Spice FAQ

What Is Spice Drug Used For?

Spice is a drug used to get high. It is a synthetic cannabinoid, which is a machine-made drug mimicking the chemical compounds found in marijuana [1].

In the UK, Spice is banned. Spice is one of the many drugs previously called “legal highs” [2].

Legal highs are machine-made drugs designed to work like cocaine, ecstasy and speed.

The way these drugs were made, manufacturers tweaked them in order to evade The Psychoactive Substances Act (PSA).

Up until 2016, legal highs were allowed for sale in the UK.

After amending the law in May 2016, Spice was made illegal.

The new law also meant “headshops” that sell drug paraphernalia are scrutinised.

“Not Safe for Human Consumption”

To get around the law, manufacturers of Spice and other Legal High products alter the chemical components of their merchandise.

Spice products are also presented in colourful packaging with the label “not fit for human consumption”, which seemingly warns the public of its adverse effects.

But the packaging and the warning appear to be very misleading.

The majority of Spice users are young people, who are led to think that the effects of Spice are similar to weed. After all, Spice could hide under the name, “Fake Weed”.

But Spice and other legal high products pose a health hazard to individuals who experiment with them.

The sad truth is there are many A&E incidents due to Spice usage. This is heartbreaking, especially for the parents and family members of young users.

How Addictive Is K2 Spice?

Spice tends to be as addictive as the “natural” drug it was designed to mimic, cannabis.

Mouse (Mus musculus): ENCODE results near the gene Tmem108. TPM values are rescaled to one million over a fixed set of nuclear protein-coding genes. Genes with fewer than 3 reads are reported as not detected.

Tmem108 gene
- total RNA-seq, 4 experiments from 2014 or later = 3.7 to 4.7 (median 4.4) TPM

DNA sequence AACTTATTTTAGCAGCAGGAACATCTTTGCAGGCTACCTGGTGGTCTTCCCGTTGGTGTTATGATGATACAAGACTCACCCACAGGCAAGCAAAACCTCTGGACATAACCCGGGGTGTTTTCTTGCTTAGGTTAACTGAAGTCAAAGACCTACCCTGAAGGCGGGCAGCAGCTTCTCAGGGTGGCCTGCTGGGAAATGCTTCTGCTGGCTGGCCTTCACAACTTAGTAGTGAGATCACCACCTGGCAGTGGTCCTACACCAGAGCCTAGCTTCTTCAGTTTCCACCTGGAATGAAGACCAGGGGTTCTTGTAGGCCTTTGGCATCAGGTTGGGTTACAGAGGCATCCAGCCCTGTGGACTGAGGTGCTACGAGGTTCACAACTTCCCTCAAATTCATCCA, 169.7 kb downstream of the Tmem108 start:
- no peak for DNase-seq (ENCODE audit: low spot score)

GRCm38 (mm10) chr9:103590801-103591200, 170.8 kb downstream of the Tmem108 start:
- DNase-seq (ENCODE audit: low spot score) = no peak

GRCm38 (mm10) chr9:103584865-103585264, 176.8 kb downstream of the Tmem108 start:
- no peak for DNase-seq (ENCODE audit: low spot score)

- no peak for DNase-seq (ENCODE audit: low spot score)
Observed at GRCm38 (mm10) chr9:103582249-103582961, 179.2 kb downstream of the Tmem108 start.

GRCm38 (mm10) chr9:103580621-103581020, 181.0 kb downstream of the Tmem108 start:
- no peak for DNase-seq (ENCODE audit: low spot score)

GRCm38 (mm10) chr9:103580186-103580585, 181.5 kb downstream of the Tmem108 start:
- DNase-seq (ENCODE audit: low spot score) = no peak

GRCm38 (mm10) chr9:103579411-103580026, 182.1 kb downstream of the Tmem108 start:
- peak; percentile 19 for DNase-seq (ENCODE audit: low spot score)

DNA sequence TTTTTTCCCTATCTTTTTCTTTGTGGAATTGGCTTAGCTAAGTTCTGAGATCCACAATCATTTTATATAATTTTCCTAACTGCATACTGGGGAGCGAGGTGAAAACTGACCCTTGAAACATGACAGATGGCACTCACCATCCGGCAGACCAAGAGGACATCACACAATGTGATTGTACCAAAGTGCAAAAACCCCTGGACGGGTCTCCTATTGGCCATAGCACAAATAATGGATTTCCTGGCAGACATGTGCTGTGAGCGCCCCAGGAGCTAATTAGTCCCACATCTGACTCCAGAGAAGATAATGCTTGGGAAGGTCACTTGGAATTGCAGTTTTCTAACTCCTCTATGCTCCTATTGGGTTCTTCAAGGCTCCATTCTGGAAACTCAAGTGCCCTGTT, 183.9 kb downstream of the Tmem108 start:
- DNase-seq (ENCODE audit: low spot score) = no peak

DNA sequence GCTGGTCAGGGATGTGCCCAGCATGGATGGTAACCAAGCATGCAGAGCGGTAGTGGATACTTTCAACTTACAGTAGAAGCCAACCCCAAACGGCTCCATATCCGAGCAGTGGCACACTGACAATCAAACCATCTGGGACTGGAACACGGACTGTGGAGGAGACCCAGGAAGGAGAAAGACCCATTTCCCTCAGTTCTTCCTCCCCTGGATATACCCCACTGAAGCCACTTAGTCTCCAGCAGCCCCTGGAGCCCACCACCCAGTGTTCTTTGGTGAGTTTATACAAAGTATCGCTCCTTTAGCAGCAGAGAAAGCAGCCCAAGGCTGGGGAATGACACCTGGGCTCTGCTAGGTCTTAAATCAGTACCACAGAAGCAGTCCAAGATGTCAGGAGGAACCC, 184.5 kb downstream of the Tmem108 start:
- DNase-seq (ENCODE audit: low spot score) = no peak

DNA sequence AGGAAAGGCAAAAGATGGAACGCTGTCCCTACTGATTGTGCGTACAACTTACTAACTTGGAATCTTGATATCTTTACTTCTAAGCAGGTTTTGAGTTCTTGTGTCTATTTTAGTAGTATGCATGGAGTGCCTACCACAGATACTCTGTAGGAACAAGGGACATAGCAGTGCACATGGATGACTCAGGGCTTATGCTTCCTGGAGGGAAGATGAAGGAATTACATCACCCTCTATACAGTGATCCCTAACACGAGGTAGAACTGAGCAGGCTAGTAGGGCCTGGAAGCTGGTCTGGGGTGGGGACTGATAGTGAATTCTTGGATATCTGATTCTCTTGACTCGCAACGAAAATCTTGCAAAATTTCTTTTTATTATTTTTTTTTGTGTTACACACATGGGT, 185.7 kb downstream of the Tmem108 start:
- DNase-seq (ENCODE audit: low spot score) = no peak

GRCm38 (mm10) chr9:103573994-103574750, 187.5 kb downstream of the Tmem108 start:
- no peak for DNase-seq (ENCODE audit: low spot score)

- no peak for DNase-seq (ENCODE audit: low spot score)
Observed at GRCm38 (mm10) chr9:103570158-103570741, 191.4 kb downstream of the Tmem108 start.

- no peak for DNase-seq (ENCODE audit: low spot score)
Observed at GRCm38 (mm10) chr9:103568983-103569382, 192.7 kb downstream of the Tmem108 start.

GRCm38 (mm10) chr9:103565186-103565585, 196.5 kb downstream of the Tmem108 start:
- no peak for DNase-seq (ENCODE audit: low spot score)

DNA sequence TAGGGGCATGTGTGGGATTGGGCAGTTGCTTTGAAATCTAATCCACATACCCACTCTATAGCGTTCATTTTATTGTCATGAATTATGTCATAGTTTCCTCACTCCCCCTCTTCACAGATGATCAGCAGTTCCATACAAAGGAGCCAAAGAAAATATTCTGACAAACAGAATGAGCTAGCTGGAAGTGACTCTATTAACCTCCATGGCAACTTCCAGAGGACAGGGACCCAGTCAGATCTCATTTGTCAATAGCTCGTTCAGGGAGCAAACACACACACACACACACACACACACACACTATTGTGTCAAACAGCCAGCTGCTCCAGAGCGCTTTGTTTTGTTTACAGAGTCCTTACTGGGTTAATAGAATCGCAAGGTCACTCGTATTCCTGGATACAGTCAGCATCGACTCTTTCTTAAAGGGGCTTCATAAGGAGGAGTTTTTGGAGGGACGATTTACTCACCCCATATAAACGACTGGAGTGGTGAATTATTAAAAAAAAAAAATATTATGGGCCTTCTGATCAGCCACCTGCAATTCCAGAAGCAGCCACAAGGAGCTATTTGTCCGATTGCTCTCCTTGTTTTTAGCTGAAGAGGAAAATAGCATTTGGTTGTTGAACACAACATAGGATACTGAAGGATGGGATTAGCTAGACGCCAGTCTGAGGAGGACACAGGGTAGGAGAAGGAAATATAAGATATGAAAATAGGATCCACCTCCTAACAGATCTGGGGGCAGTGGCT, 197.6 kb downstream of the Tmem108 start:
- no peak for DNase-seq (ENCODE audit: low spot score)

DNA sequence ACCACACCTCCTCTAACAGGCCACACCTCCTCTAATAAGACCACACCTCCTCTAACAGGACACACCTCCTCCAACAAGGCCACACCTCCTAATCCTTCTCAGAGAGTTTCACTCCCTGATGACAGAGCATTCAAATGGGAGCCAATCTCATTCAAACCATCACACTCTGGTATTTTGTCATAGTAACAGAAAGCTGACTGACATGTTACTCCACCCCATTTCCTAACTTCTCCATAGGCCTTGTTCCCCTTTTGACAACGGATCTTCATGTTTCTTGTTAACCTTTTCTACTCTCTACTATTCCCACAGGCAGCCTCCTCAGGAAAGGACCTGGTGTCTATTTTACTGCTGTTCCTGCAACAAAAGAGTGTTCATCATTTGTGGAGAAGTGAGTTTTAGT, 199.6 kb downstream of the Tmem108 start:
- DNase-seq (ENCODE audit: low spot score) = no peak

However, in a recent report, commissioners have been actively campaigning for Spice to be categorised as a “Class A” drug [3].

Class A drugs include heroin and cocaine, which are highly addictive and dangerous drugs.

Officials have also urged to government to make the use of Spice a public health issue.

The process of manufacturing Spice varies from manufacturer to manufacturer, because of this variance, how negative it affects individuals differs for each kind of product.

In the illegal market, Spice can be sold under the following labels:

  • Synthetic marijuana
  • Herbal incense
  • Herbal smoking blend
  • Mr. Happy
  • Mojo
  • Bliss
  • Genie
  • Scoobie Snax
  • Mamba
  • Fake Weed

Physical signs of addiction to Spice are [4].

  • Developing a tolerance for Spice – need more and more of the drug in order to feel high
  • Withdrawal symptoms when cutting down or trying to stop the usage of Spice

Unlike physical signs of addiction, some individuals ignore psychological dependence symptoms, labeling these behaviours as “acting out”.

As a result, psychological signs of addiction to spice sometimes overlooked.

These psychological symptoms, which are originally for Cannabis Use Disorder are [4].

  • Using more Spice than initially planned
  • Trying but being unable to cut down the usage of Spice
  • Spending way too much time obtaining and using Spice
  • Not enjoying activities previously enjoyed, preferring usage of Spice instead
  • Continued usage of Spice even if problems at work or school are caused by it
  • Not fulfilling financial and/or family obligations
  • Financial problems due to buying Spice

Some individuals chose to have professionally assisted detox in a drug rehab clinic in order to deal with the physical and psychological issues associated with Spice addiction.

The chance of relapse is lower when professional help is sought, improving the outlook of a person trying to recover.



How Does Spice Drug Work?

Spice affects the same parts of the brain cannabis does [5].

Having the same effect on the brain’s receptors as THC but in a stronger more unpredictable manner, Spice specifically works by:

  • elevating mood – producing feelings associated with happiness
  • making individuals fee relaxed
  • altering how individuals perceive things, which can make persons more aware or vigilant
  • creating a sense of detachment
  • affecting the part of the brain that distinguishes reality from fantasy, which can lead to having hallucinations.

In addition, Spice works in parts of the brain controlling a person’s:

  • Memory
  • Sexual activity
  • Pain management